Monarchy, in one form or another, is a method of social organization that far predates our emergence into sentience. Any random pack of dogs thrown together will select an alpha dog and proceed about their canine business quite happily. Given that, we can safely assume that as world-organizing concepts go, polytheism and monarchy were the norm for many thousands of years. They probably jostled each others shoulders from time to time, but that was likely about it.
Long about 500 BCE, the lovely city of Athens in Greece came up with a new idea for organizing society called democracy. Athenian democrats (yes, I decided to phrase it that way to poke any Republicans reading this blog) were fairly extreme in their application of the concept. They didn't elect representatives to vote for them, all eligible voters voted on everything! One of my favorite things to point out to patriotic Christian Americans is that their beloved democracy was invented by people who worshipped Zeus, Athena, Apollo, etc. I'm just mean that way.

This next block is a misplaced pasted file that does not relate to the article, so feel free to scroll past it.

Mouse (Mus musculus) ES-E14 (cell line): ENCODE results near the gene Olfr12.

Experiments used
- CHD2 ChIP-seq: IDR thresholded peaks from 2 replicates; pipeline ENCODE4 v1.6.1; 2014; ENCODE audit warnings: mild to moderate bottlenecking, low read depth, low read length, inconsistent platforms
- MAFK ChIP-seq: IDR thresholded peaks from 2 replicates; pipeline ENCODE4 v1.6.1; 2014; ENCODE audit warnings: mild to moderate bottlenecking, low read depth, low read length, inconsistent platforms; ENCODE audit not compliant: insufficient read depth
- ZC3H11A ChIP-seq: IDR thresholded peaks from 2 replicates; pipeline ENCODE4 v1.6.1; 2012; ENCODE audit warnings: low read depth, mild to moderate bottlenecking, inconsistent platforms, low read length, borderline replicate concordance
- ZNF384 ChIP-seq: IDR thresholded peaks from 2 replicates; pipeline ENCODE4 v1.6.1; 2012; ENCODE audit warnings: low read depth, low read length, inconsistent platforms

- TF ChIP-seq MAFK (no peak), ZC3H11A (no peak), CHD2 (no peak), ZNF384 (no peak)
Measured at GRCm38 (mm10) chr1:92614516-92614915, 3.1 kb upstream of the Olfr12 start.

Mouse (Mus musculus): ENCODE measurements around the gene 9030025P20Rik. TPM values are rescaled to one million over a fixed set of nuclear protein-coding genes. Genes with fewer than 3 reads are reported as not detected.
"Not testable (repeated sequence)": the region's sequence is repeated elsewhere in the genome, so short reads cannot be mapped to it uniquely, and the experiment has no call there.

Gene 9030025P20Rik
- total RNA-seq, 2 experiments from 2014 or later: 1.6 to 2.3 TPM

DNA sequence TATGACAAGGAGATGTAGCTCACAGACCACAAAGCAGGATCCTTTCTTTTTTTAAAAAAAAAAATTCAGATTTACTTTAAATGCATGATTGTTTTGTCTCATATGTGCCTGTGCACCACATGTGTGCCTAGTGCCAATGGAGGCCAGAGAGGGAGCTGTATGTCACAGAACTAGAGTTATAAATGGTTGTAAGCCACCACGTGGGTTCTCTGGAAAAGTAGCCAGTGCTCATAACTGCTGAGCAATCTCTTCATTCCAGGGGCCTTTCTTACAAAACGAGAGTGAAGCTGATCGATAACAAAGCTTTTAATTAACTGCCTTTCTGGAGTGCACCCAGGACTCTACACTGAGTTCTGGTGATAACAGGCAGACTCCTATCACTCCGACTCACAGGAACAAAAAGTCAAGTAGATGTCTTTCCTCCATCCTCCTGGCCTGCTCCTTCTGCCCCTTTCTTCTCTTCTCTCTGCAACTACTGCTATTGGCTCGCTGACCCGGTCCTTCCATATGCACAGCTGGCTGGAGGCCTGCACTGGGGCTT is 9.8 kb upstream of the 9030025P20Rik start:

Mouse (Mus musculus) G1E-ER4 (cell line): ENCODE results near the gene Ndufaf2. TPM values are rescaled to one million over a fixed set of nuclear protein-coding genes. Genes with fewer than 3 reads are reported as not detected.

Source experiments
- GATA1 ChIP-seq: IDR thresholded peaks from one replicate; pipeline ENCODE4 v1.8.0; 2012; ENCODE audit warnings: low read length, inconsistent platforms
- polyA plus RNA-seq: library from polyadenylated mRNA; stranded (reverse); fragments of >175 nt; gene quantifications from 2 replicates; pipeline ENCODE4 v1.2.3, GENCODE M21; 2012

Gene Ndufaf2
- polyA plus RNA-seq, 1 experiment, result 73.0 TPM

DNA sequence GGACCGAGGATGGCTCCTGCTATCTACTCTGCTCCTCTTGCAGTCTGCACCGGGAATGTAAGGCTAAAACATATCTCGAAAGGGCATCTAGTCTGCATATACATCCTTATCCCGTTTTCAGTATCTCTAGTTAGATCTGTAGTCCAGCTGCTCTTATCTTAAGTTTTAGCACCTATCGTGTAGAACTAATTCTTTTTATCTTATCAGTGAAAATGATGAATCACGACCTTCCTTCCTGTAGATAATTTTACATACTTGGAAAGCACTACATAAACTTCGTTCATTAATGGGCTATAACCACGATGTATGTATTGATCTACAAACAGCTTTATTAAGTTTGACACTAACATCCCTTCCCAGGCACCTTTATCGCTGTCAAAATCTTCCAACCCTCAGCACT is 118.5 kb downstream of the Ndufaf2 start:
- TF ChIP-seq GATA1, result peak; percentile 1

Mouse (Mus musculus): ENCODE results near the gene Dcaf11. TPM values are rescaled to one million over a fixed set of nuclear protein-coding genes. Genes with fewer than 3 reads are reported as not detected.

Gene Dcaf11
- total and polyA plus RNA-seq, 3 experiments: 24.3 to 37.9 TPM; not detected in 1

Anyhoo. While all this was going on in Attica, over in ancient Israel, the followers of Yahweh were doing a pretty fair job of elevating their deity to a supreme position. I suppose I ought to mention that there is extensive documentation of the fact that the pre-Mosaic (and some post) Israelites were polytheistic. That's where most of the exotic-sounding demon names in the Bible come from. Ba'al was the deity of the Yahwist's chief political rivals, so a special place in demonology is reserved for his name.
So now in a human society that was comfortably used to being organized by polytheism and monarchy, we now have competing models. Polytheism versus monotheism, and monarchy versus democracy.
I smell trouble